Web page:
Let me stipulate I'm all for saving energy and preserving the environment. Like
fine wine, tax cuts and Chicago Cubs victories, more is always better.
Let me also stipulate the green building movement has created some great opportunities
for our members and the roofing industry. Contractors use more insulation. They
install vegetative and photovoltaic roof systems. And owners and designers are much
more interested in their roofs than ever before. All this is incredibly positive.
But we need to be sure in our enthusiasm for energy and environmental improvements
that we make good decisions based on good science. Absent that, the roofing industry
faces some significant unintended consequences. Consider:
- Using lightweight concrete, rather than traditional concrete, can earn a building
two LEED® points. But we're learning lightweight structural concrete roof decks
can retain moisture for a long time and have contributed to serious roof system
problems. (A roof system, alas, usually earns only one LEED point.)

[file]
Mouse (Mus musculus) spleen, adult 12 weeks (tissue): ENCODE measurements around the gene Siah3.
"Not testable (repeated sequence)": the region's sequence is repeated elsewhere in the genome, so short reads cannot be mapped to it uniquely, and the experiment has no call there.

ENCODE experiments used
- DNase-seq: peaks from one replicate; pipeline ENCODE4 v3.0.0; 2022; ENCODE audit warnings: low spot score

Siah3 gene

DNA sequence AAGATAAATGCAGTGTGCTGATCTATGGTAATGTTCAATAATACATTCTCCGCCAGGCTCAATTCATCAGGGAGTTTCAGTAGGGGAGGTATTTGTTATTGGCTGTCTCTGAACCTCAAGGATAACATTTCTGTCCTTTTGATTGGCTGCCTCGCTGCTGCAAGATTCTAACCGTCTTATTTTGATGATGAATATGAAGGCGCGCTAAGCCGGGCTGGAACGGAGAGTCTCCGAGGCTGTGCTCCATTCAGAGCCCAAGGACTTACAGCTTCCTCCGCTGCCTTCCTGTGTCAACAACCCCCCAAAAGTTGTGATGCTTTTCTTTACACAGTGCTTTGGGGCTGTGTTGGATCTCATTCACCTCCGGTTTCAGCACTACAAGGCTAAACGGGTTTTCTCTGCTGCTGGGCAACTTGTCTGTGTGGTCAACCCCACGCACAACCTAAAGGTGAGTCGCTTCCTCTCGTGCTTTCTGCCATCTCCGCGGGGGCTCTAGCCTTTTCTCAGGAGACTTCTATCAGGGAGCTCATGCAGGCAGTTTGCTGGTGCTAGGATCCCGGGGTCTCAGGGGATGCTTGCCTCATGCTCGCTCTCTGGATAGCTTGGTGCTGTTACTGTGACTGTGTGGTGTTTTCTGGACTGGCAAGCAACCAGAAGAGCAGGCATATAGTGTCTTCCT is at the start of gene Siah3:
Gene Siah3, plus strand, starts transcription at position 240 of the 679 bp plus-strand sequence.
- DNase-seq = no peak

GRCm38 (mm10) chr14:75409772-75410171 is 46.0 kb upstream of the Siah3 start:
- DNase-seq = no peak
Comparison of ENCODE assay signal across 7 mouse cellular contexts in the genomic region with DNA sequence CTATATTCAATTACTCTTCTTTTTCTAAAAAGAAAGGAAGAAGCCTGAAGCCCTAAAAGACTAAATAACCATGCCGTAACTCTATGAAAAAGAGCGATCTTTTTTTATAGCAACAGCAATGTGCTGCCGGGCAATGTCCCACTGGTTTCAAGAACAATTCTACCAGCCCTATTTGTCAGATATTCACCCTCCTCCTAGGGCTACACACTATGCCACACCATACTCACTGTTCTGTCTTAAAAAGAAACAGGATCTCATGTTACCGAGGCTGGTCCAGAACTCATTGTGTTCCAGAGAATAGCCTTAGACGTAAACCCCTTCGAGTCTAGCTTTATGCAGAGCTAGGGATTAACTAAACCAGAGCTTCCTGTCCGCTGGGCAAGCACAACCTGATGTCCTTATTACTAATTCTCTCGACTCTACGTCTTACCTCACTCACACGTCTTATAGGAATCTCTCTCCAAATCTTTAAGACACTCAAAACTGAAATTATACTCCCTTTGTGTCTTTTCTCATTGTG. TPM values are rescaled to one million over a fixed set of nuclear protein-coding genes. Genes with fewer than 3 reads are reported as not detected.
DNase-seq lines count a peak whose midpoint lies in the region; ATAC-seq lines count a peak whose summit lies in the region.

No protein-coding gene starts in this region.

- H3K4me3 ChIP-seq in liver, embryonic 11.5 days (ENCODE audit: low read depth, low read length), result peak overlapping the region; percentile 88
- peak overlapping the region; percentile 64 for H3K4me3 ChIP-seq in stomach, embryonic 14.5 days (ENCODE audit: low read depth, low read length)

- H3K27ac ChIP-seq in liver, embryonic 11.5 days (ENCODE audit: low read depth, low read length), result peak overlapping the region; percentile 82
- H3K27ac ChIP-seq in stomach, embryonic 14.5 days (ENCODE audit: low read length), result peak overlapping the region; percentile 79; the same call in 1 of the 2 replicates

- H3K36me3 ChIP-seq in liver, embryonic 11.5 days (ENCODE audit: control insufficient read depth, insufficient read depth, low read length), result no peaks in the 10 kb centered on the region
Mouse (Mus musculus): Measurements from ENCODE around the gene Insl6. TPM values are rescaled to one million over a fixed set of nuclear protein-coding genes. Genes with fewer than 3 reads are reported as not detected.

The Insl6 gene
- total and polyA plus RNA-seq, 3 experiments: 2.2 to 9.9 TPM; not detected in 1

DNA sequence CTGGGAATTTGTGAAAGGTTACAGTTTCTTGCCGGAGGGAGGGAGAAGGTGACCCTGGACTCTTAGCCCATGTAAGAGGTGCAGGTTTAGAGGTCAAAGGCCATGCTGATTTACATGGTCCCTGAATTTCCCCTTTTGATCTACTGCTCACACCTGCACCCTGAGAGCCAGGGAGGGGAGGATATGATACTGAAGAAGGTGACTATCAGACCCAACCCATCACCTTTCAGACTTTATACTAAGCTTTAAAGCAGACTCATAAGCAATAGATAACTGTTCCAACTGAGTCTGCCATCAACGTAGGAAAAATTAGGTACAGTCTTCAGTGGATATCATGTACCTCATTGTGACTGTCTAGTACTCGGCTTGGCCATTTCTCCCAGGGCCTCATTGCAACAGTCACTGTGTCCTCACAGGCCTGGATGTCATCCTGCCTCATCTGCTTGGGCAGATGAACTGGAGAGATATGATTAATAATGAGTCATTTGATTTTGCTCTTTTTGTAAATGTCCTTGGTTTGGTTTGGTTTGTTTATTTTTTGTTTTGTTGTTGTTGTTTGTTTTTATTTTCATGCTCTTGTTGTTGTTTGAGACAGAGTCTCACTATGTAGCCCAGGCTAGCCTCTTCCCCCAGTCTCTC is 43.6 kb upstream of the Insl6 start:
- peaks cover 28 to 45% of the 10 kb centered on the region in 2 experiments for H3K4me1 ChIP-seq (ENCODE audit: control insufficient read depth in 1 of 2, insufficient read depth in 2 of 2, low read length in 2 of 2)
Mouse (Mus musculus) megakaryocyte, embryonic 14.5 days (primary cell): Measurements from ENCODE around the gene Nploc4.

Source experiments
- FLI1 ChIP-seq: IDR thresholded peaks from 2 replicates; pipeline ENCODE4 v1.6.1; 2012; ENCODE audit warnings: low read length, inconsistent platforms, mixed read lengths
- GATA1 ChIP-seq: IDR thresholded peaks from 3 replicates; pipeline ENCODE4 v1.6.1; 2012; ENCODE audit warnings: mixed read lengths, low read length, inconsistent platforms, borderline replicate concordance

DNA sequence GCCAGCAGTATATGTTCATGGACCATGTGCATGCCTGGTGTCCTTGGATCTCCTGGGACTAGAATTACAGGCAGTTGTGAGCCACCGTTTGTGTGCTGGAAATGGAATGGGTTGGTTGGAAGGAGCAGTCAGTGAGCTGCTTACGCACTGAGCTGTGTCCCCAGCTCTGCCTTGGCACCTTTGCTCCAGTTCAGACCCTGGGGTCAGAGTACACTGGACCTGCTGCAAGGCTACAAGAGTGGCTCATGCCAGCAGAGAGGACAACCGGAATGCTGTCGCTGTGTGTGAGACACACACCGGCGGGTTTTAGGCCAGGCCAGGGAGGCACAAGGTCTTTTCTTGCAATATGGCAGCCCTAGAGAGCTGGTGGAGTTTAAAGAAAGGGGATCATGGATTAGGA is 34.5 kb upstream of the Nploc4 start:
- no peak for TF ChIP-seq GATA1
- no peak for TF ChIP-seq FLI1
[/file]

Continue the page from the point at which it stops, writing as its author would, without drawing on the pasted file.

- The use of volatile organic compounds (VOCs) is prohibited in adhesives and sealants
in some parts of the U.S., so the industry is using more low-VOC and water-based
adhesives. That's good for the environment but not so good for actually adhering
things. Some adhesives can only be applied, according to their manufacturers, when
the temperature is between 50 F and 80 F. Good luck with that in, say, Las Vegas
- A well-credentialed faculty member at Stanford University's engineering department
studied the effects of reflective roof surfaces and concluded they may actually
contribute to global warming. His theory is reflected solar energy destroys cloud
cover, leading to more solar energy, which leads to higher temperatures.
- New building code requirements call for the use of building materials "harvested"
(that's code-speak) within 500 miles of a construction site. That's good for reducing
transportation-related carbon emissions, but no one is quite sure how to harvest
asphalt in South Dakota, for instance.
Consider these cautionary notes in the bigger picture of saving energy and preserving
the environment. We will undoubtedly find solutions over time, which will result
in better, more efficient buildings. But when change occurs as rapidly as it has
during the past few years, it's important, every once in a while, to remember change
usually brings some surprises, too.
Bill Good is NRCA's executive vice president.